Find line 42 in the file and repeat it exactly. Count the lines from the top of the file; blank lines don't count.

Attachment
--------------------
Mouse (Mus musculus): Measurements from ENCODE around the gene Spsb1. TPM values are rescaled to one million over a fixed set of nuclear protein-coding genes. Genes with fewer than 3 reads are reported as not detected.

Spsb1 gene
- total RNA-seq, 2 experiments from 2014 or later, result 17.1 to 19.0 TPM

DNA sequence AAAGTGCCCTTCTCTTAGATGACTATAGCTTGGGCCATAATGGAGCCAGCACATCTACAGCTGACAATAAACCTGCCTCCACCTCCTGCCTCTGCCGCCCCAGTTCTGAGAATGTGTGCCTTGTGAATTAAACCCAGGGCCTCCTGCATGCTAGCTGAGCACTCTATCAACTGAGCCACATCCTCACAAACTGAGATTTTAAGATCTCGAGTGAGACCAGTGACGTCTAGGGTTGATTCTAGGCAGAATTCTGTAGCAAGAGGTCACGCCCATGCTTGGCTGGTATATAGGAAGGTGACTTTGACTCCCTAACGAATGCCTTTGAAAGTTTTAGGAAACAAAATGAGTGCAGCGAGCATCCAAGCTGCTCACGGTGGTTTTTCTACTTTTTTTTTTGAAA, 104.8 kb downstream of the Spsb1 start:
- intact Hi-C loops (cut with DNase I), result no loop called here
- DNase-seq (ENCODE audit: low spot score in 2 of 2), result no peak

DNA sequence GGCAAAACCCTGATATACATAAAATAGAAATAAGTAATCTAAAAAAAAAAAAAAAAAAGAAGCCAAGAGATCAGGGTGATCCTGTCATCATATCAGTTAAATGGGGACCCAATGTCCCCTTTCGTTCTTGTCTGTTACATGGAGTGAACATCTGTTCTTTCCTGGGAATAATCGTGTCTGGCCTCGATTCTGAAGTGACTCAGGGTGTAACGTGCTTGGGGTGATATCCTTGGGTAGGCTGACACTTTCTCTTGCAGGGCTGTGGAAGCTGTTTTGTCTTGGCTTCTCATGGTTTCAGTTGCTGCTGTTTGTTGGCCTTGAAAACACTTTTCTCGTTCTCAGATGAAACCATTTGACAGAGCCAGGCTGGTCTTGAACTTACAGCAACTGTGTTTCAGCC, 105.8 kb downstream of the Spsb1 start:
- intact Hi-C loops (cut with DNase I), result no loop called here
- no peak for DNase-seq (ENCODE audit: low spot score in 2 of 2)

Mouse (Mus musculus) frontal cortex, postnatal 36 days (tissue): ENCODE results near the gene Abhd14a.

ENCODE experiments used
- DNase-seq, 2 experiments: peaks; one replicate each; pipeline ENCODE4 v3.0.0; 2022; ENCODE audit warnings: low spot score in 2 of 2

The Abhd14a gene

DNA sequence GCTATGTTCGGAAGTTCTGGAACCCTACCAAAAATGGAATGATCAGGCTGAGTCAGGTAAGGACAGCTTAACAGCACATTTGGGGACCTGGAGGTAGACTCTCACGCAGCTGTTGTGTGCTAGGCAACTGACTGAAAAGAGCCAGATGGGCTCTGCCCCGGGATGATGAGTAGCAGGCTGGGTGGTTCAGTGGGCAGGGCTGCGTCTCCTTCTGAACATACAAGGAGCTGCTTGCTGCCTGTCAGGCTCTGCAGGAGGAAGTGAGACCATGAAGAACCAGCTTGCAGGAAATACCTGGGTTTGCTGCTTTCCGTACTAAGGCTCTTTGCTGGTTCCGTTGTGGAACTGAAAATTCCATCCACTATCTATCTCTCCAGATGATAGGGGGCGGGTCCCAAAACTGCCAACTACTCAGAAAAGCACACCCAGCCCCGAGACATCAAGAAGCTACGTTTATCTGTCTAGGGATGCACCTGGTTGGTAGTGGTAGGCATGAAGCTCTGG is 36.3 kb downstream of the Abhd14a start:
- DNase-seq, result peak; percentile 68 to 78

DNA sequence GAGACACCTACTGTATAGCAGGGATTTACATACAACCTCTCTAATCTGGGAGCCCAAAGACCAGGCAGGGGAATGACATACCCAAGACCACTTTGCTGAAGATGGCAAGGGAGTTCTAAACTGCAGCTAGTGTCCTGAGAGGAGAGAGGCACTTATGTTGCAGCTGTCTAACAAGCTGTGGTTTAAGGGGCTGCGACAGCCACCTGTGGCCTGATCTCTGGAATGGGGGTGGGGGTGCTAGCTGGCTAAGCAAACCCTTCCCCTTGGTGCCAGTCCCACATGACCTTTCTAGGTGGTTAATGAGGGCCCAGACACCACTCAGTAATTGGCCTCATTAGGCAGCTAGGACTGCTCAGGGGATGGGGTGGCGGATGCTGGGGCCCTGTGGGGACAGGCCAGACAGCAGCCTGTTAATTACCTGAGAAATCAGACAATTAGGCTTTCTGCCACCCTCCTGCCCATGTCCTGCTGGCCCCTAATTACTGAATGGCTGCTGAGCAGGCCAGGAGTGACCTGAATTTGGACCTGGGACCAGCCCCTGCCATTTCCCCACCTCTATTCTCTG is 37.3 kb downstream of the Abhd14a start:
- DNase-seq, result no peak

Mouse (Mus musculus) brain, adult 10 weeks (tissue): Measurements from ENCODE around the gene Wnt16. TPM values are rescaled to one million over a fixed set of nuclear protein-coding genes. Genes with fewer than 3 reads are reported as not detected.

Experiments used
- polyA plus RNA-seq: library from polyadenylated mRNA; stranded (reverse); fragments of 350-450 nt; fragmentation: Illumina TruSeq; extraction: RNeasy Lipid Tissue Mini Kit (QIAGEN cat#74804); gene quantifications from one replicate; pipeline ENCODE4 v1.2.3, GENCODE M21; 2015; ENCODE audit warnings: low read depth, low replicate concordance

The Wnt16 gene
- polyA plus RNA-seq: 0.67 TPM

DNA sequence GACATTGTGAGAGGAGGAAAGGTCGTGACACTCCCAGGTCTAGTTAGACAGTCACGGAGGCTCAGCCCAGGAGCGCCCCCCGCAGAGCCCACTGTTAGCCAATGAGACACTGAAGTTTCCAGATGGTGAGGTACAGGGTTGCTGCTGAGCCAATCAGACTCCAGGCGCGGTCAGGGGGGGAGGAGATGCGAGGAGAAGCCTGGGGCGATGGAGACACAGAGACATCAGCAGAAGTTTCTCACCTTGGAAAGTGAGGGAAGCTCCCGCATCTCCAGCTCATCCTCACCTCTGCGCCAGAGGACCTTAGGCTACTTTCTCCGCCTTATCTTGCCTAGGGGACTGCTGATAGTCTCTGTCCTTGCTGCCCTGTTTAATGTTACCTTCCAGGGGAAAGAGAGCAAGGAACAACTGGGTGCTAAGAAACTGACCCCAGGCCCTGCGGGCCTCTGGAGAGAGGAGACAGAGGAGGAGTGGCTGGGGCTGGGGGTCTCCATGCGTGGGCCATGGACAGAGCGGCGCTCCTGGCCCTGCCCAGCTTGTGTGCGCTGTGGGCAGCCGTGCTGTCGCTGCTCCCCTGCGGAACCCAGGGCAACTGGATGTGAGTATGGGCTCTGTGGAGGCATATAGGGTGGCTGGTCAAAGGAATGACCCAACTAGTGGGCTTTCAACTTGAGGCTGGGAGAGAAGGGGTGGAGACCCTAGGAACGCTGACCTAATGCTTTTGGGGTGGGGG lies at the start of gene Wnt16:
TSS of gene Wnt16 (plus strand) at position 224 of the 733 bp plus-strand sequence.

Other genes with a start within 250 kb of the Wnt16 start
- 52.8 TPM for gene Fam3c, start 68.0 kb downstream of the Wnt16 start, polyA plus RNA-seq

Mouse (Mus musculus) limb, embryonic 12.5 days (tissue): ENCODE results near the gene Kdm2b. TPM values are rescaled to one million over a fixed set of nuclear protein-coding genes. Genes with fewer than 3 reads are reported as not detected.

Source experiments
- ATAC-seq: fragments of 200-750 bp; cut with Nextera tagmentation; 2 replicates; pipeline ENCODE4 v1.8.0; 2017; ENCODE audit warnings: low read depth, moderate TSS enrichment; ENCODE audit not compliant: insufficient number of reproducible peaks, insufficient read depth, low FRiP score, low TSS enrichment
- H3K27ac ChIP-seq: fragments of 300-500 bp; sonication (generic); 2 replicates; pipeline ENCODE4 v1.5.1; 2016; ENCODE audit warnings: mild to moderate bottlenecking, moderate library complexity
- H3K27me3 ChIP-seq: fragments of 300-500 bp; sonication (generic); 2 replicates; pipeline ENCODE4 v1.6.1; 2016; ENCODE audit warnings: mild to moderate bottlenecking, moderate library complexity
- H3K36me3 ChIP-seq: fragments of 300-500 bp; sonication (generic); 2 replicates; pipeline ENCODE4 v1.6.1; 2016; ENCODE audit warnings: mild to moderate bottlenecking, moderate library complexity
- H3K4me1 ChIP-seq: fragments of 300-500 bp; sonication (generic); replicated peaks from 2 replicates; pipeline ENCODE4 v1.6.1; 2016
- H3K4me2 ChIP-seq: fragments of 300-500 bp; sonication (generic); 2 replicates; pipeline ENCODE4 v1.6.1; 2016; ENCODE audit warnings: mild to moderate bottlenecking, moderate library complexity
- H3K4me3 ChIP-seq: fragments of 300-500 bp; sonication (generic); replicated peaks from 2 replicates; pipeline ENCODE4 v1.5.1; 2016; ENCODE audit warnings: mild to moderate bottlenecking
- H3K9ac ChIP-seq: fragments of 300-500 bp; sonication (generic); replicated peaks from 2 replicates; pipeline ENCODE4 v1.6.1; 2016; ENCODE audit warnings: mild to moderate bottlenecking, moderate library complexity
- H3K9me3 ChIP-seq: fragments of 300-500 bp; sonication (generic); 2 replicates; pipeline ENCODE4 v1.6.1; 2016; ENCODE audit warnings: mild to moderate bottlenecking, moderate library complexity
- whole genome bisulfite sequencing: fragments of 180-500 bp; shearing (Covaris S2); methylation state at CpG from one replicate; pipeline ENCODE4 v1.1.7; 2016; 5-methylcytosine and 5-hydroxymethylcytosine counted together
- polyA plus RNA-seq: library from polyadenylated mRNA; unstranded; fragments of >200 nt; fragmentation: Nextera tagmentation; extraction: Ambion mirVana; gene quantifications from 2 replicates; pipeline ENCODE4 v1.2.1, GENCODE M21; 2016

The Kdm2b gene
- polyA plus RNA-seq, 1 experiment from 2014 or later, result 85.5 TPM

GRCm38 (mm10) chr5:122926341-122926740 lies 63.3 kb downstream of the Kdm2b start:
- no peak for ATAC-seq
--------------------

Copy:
GRCm38 (mm10) chr5:122926341-122926740 lies 63.3 kb downstream of the Kdm2b start: